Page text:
December 10, 2018
Peter Wilson , Global Fixed Income Strategist
Fourth Quarter Presages a Better 2019 for EM
- 2018 has been a negative year so far for many asset classes in dollar terms. Emerging markets (EM) have taken their share of the pain. However, they have broadly outperformed in the fourth quarter, as equity and credit-market falls have been driven from the U.S., and valuations have supported EM assets.
- There may still be surprises in store after a year full of geopolitical and policy risk. Yet if our expectations are correct, and near-term risks subside, 2019 may provide a better environment for EM performance.
What it May Mean for Investors
- We raised our guidance on EM fixed income from neutral to favorable earlier this year, and since mid-2018, we have upgraded our EM equity guidance from neutral to most favorable. Cheap valuations should provide a useful cushion against ongoing, near-term volatility. Our outlook for economies and the relative policy settings between the U.S. and the rest of the world also suggests more fundamental reasons for EMs to outperform next year.
Year to date (as of November 30, 2018), 2018 has been a tough year across almost the whole range of asset classes. And yet, it is worth pointing out that the drivers of this broad market decline have not been constant over the course of 2018. Different markets have had their share of pain at different points: U.S. Treasury securities in the first quarter, EM assets over the summer, U.S. equities more recently, and (of course), oil.
Most non-U.S. asset classes are lower in dollar terms, in part, because of the broad-based dollar rally this year. The dollar’s strength has been driven by a number of factors: quarterly Federal Reserve (Fed) rate increases; U.S. fiscal and trade policies (resulting in rising expectations of U.S. growth compared to those of global trading partners); and the sheer range of geopolitical risks and policy uncertainty that has boosted dollar demand from risk-averse accounts.
The strong-dollar view is not clear-cut
This narrative of overarching dollar strength needs qualifications (see the chart below). On the basis of the Dollar Index (DXY), developed market (DM) currencies have fallen some 5% versus the dollar in 2018. Yet, almost all of these losses came during the three-month period between April and June; and while DXY has been edging higher lately, the second half of the year may be viewed more as a trading range rather than a sustained dollar rally.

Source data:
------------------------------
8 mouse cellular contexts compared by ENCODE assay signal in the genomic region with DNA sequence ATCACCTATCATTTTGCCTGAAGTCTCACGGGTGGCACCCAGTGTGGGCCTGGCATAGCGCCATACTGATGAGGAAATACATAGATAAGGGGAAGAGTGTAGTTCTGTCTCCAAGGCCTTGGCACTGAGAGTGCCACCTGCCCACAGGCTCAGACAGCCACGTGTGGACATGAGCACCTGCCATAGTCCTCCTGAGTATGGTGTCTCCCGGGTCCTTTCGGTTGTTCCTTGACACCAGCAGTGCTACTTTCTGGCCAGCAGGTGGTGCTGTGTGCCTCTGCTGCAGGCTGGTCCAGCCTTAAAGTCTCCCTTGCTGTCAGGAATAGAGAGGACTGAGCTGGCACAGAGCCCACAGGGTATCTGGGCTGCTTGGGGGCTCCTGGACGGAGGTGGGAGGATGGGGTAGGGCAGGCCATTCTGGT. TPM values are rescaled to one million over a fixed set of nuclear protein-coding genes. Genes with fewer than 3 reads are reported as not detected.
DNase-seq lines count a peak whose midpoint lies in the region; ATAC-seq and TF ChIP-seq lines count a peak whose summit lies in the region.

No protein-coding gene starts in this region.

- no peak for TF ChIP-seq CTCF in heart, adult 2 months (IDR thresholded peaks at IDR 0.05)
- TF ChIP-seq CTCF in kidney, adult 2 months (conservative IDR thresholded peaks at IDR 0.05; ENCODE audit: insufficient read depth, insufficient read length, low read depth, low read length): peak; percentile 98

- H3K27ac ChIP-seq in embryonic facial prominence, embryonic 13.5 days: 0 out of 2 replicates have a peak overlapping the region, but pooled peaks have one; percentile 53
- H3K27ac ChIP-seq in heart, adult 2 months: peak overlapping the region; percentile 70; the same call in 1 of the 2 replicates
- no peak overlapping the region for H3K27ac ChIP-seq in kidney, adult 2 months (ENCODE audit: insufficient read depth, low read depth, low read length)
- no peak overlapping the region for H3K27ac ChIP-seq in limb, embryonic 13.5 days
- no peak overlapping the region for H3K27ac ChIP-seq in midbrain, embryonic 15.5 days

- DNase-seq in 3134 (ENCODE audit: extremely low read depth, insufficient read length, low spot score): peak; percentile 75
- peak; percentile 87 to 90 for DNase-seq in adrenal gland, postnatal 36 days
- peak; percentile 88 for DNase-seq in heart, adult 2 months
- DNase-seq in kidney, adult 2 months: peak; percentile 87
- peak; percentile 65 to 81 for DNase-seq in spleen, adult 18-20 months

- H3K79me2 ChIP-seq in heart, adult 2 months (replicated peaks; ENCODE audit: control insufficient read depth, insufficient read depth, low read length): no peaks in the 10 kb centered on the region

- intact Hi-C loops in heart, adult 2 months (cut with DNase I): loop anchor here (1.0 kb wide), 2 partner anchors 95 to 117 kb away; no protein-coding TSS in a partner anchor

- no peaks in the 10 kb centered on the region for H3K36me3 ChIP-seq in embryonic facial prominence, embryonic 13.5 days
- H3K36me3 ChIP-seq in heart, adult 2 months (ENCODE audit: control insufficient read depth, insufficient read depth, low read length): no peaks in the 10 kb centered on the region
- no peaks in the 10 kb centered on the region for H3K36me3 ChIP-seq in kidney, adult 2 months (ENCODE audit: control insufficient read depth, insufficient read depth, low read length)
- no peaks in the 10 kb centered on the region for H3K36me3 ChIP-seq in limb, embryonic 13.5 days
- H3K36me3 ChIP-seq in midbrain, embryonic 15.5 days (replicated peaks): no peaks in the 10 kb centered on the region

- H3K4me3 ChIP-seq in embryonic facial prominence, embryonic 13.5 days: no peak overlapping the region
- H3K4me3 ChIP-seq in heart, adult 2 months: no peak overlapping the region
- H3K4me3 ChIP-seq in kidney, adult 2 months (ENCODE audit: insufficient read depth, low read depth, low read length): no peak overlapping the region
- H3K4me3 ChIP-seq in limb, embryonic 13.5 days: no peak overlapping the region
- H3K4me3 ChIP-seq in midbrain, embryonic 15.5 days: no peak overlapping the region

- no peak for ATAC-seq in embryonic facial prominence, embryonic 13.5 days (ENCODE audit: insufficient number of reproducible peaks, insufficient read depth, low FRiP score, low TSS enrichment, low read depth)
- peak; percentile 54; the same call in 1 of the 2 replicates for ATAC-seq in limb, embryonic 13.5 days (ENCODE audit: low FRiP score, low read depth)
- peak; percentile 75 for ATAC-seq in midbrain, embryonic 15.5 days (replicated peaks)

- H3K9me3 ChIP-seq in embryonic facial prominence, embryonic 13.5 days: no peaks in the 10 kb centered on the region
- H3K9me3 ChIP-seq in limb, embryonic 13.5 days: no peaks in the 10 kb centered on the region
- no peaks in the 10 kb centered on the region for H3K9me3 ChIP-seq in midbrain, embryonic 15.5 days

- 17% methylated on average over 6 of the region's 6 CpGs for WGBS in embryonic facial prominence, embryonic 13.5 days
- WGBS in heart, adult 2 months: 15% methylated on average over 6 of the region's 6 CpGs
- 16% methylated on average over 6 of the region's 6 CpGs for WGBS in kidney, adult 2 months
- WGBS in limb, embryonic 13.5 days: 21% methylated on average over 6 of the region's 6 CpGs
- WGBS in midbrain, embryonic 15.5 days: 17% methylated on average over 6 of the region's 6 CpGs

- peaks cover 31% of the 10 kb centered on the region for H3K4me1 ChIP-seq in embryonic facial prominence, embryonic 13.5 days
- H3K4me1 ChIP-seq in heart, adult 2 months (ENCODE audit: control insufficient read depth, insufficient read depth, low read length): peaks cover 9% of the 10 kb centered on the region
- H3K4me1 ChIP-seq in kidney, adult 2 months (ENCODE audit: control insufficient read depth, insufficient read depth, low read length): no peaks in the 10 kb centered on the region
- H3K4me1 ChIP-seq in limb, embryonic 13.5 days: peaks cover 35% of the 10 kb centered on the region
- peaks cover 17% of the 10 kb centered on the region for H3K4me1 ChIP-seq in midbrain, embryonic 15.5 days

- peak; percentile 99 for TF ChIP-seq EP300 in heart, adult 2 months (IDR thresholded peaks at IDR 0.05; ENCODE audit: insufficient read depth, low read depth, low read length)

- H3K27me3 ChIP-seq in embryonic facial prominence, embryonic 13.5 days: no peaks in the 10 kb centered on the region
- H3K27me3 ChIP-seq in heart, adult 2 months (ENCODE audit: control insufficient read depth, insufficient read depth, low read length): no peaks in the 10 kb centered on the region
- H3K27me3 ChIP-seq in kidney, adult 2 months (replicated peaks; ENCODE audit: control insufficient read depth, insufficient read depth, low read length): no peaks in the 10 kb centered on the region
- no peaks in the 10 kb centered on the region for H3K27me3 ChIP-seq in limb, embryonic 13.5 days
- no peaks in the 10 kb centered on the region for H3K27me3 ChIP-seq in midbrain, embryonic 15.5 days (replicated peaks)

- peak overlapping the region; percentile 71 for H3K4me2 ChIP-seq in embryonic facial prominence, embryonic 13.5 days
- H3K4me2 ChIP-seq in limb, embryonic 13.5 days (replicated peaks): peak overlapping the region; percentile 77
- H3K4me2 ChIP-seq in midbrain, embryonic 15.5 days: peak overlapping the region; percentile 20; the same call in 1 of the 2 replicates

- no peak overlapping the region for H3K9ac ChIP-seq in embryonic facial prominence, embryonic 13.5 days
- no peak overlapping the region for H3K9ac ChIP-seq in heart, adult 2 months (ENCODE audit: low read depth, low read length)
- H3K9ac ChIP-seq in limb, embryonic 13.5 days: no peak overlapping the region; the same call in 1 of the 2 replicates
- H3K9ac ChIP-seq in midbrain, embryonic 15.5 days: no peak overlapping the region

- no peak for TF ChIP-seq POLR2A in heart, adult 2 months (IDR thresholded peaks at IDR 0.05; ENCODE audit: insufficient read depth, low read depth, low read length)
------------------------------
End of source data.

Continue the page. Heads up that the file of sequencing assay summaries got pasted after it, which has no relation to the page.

More importantly, the three months since early September have seen a clear decoupling between DM and EM currencies. As the dollar has been edging higher against the euro, yen, and pound, EM currencies appear to have formed a base and are recovering. While it is early days yet, we believe that currencies may be early predictors of turning points in fixed income and equity asset class sentiment—perhaps because of their liquidity and ease of trading for early-moving investors and traders. We think that this decoupling from dollar strength and recovery in EM currencies may be a good sign for performance in the coming year.
EM valuations improving at the end of 2018
There are a number of reasons why EM sentiment is looking better in the fourth quarter. The first, and most obvious, reason is that several EM markets plunged dramatically earlier in the year, and the asset class is due for a bounce. To put it another way, valuations have become so attractive that they provide a good cushion against ongoing market volatility as well as still-present geopolitical and policy risks.
To end November, the DXY has risen 5.5%, but the dollar on this basis (around 97.00) is still broadly mid-range between the 103.80 highs and the 88.25 lows of the past four years. On the other hand, the JP Morgan EMCI hit a low of 60.30 back in early September—13.4% lower on the year and 45% lower since the post-financial-crisis high in early 2011. On a trade-weighted and inflation-adjusted basis, most EM currencies now appear on the cheap side of our fair-value tracking models.
Similarly, emerging equities and fixed income appear attractively valued versus alternatives after the big hits seen earlier in the year.1 On the fixed income front, we upgraded our view on EM sovereign debt (U.S. dollar-denominated) as yields moved above 7%—the highest levels seen since the global financial crisis—and as spreads widened beyond 400 basis points (100 basis points equals 1%) over Treasuries and to extreme levels of near 200 basis points against comparably-rated U.S. high-yield corporate debt.
2019 may see headwinds reversed
There are also reasons to believe that EM currencies are pre-empting a better environment for EM assets more generally in 2019. While many risks remain, our macro-economic forecasts suggest that, while the U.S. likely will grow more slowly next year, growth in emerging economies will be sustained. Further stimulus from fiscal easing should be constrained in the U.S.; however, China is already embarking on stimulus measures to ease the economic slowdown and more may be seen in 2019. We expect the Fed to end its current cycle of interest rate rises sometime in 2019. If this scenario comes about then the dollar’s strength against DM currencies also may be set to peak in 2019. Given the cheap valuations and the anticipation of some of the 2018 headwinds reversing, we believe that the fourth-quarter stabilization of many EM exchange rates may be presaging better performance for EM assets in the coming year.